Arizonans are no strangers to weather emergenciesWeather reports of extreme heatflash floodingwildfires, dust storms, and monsoon storms are frequent during our summer months. During our winter months, some of our higher elevation counties experience cold and snow hazards. As mentioned recently during National Public Health Week, extreme weather impacts public health. Our agency routinely works with local, state, and federal partners to coordinate emergency preparedness efforts to minimize health effects from environmental hazards.

Last year, we held a workshop with stakeholders from around the state to help share lessons learned on implementing public health interventions for weather hazards. Discussions provided insight into operating cooling centers, issuing weather alerts, education campaigns, and public health surveillance methods, which aim to help people most at risk during weather events. During the workshop, stakeholders identified numerous examples of the great work being done around the state.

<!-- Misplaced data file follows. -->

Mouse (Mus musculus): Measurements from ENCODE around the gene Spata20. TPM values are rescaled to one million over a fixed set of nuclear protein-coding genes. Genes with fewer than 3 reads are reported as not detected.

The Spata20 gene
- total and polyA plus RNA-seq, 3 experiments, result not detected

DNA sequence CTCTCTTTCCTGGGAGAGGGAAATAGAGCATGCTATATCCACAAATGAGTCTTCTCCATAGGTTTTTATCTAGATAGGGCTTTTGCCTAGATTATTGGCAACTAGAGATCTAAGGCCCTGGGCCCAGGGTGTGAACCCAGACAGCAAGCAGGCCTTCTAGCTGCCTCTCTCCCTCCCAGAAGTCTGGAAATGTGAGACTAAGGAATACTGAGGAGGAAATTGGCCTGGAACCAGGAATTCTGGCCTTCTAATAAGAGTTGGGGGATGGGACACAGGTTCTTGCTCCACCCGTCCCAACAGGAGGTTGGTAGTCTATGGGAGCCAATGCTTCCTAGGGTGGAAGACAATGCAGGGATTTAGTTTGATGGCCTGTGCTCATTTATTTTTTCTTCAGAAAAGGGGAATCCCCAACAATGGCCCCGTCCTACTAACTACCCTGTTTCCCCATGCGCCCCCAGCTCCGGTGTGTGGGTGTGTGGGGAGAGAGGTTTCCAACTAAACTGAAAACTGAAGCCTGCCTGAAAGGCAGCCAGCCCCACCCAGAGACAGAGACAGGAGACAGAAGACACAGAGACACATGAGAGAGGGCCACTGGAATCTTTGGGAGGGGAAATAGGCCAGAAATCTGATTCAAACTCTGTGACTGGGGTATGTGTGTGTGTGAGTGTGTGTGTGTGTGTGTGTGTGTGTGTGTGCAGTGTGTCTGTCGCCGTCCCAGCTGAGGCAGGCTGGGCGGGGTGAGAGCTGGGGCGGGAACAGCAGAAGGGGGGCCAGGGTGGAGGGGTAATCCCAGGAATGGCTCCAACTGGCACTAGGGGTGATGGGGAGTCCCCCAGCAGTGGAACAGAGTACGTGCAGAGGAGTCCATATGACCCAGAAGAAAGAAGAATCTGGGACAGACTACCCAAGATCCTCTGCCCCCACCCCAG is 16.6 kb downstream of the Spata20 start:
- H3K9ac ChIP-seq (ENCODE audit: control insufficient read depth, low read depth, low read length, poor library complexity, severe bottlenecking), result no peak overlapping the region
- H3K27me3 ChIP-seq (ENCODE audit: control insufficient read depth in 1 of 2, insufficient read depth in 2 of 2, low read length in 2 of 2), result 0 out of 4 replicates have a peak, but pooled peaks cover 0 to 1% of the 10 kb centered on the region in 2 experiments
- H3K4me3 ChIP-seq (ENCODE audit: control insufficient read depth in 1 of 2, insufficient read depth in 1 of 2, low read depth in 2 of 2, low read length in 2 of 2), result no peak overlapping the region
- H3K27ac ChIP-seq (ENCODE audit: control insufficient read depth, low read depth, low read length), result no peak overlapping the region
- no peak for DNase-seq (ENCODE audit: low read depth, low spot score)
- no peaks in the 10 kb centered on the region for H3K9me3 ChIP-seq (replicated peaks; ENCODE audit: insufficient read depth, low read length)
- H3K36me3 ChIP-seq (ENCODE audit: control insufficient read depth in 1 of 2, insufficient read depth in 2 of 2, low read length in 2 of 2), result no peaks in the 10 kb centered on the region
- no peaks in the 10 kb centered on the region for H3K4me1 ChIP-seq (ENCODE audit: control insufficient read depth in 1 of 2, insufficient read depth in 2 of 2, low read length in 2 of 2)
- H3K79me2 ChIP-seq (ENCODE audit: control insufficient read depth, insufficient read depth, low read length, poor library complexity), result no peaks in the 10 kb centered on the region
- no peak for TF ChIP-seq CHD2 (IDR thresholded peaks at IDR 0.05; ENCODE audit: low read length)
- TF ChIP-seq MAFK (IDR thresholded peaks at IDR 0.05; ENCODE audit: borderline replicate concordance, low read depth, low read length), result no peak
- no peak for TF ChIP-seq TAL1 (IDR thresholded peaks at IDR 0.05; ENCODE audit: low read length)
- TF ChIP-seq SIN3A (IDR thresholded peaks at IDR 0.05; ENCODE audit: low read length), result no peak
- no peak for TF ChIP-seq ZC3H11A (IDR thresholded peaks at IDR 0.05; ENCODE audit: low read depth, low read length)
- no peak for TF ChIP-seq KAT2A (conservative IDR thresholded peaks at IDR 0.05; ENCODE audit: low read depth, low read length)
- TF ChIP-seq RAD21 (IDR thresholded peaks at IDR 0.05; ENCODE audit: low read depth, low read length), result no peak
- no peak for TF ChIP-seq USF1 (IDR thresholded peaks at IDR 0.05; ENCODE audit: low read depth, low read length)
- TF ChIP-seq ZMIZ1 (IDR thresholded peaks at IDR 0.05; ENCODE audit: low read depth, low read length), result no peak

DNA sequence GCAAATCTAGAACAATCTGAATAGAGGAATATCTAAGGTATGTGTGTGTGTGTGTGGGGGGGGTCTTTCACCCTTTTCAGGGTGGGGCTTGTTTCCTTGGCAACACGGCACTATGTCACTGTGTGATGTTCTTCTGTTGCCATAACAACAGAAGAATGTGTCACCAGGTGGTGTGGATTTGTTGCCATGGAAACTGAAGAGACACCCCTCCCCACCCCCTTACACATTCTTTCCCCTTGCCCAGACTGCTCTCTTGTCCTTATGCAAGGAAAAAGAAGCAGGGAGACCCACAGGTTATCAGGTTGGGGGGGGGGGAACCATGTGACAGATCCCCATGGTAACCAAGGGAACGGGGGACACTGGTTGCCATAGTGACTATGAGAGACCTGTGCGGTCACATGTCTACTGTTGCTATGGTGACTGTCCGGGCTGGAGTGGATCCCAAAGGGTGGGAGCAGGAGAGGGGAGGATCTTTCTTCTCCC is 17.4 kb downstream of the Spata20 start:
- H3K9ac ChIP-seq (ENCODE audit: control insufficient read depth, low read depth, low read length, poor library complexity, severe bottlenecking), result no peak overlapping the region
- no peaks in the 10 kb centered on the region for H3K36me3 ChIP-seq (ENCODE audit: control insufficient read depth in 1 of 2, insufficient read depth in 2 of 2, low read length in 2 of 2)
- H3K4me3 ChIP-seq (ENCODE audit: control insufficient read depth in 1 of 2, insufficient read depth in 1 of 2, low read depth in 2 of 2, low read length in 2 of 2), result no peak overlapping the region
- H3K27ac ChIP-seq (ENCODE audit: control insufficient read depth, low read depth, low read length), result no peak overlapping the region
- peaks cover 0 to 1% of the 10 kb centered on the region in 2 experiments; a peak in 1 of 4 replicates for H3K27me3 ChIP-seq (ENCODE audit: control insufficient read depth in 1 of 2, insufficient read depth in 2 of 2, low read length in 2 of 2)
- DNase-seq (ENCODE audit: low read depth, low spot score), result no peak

In partnership with Arizona State University and the University of Arizona, our extreme weather and public health team recently summarized that work into a strategic plan published this month in the Climate and Health Adaptation Plan. The plan identifies actions organizations can adopt in their work to minimize the public health impacts of future extreme weather emergencies. It also highlights local examples of projects helping those most at risk; such as a hiking safety campaign for out-of-town park visitors not acclimated to the state’s warm weather and relief for the homeless during hot summer days and cold winter nights. We will update this plan in the future with new highlights from partners and new effective interventions showcasing efforts to protect Arizonans and visitors to our state.